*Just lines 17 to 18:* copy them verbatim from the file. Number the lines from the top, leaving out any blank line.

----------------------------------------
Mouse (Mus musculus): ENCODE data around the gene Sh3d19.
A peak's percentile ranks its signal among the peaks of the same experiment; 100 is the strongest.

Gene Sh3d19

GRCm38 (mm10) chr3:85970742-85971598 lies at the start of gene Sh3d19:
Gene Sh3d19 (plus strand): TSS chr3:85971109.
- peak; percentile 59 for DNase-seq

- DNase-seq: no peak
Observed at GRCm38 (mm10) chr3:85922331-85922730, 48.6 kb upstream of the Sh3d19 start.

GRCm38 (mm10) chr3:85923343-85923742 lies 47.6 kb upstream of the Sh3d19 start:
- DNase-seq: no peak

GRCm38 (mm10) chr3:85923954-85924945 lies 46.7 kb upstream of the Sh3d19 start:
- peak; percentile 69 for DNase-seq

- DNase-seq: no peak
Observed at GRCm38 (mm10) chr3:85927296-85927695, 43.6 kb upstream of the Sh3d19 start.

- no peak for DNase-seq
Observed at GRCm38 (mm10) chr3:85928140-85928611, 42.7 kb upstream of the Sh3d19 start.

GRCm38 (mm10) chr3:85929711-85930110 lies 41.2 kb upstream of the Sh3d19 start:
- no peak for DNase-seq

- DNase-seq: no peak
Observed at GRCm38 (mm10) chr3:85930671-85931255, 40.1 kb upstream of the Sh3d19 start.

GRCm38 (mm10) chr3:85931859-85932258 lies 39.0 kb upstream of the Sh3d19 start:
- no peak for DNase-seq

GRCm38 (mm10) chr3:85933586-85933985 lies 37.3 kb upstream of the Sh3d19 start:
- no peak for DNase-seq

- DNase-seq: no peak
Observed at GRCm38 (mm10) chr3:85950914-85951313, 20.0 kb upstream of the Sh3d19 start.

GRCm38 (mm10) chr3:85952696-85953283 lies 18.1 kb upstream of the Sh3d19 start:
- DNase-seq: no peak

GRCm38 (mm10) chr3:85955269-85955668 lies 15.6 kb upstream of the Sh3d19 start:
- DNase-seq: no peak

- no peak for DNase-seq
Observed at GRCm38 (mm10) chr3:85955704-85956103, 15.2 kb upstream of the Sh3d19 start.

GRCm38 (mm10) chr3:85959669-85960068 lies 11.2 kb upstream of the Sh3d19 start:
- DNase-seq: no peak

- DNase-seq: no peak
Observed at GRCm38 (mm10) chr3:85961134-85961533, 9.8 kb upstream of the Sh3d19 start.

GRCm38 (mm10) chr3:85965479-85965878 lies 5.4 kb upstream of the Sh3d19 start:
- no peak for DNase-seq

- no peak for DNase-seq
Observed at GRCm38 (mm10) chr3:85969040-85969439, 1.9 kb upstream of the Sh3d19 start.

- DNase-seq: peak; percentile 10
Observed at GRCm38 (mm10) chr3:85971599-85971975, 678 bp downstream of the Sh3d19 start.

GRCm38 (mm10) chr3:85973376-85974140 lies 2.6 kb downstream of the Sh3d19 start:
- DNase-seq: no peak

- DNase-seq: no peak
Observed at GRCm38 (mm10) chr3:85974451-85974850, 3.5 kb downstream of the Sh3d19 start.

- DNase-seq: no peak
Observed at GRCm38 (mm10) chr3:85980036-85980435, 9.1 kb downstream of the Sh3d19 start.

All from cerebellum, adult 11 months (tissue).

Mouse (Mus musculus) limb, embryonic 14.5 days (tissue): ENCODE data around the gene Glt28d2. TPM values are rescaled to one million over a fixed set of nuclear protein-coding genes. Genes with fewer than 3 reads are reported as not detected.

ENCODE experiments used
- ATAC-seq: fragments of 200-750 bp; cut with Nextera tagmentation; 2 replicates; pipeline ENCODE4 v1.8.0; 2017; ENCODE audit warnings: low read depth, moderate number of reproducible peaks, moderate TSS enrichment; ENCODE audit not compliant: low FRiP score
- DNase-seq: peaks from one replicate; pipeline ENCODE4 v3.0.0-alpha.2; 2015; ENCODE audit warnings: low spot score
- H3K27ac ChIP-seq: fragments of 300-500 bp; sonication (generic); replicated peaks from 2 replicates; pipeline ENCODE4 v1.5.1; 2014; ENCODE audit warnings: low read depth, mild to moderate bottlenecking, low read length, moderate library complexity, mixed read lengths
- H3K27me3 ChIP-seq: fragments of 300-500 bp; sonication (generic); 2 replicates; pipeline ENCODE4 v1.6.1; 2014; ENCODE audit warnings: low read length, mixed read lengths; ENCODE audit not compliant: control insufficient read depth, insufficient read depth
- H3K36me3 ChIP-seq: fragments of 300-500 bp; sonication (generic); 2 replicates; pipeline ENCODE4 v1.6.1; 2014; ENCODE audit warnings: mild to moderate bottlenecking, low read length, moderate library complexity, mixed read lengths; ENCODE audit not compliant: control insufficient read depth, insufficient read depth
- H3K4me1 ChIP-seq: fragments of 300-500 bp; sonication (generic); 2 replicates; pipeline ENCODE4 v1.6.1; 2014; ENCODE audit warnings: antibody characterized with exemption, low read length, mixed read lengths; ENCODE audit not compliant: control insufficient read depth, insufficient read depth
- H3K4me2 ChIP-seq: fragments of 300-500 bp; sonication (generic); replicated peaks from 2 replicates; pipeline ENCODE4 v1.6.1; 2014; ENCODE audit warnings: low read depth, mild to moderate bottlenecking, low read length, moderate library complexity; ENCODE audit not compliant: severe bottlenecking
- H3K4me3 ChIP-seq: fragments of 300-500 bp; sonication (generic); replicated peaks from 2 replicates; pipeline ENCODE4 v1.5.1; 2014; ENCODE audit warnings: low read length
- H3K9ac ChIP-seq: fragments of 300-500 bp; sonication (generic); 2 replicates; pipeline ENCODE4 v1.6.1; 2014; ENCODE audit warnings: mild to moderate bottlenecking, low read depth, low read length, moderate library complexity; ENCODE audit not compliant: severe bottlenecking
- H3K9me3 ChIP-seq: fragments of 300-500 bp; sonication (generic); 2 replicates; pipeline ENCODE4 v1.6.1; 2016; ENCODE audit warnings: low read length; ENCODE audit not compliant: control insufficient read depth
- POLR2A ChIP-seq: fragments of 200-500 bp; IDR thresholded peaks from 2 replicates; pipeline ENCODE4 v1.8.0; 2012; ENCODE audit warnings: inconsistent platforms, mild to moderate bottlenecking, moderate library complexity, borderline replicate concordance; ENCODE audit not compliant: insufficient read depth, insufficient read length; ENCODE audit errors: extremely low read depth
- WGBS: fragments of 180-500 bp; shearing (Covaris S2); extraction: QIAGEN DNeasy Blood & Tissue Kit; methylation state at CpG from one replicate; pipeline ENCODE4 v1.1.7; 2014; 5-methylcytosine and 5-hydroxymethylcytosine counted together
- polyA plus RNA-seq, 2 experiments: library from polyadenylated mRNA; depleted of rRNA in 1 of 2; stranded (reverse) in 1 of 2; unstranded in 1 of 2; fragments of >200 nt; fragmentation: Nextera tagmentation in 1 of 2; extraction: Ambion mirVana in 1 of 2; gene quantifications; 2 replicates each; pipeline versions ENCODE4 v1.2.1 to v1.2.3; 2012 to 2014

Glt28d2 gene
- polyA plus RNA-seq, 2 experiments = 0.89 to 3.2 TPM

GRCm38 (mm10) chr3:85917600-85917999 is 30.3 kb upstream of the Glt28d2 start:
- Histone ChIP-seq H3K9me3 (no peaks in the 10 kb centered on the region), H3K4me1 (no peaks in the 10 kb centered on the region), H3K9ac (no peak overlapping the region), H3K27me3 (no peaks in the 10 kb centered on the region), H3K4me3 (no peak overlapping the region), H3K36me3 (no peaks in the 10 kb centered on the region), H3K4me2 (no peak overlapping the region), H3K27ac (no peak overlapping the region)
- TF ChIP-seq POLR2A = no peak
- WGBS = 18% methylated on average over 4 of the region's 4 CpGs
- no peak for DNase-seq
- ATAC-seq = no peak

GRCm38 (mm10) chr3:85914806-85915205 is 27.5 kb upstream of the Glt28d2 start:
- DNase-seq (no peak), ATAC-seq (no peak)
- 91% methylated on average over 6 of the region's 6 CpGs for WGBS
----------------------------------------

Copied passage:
GRCm38 (mm10) chr3:85929711-85930110 lies 41.2 kb upstream of the Sh3d19 start:
- no peak for DNase-seq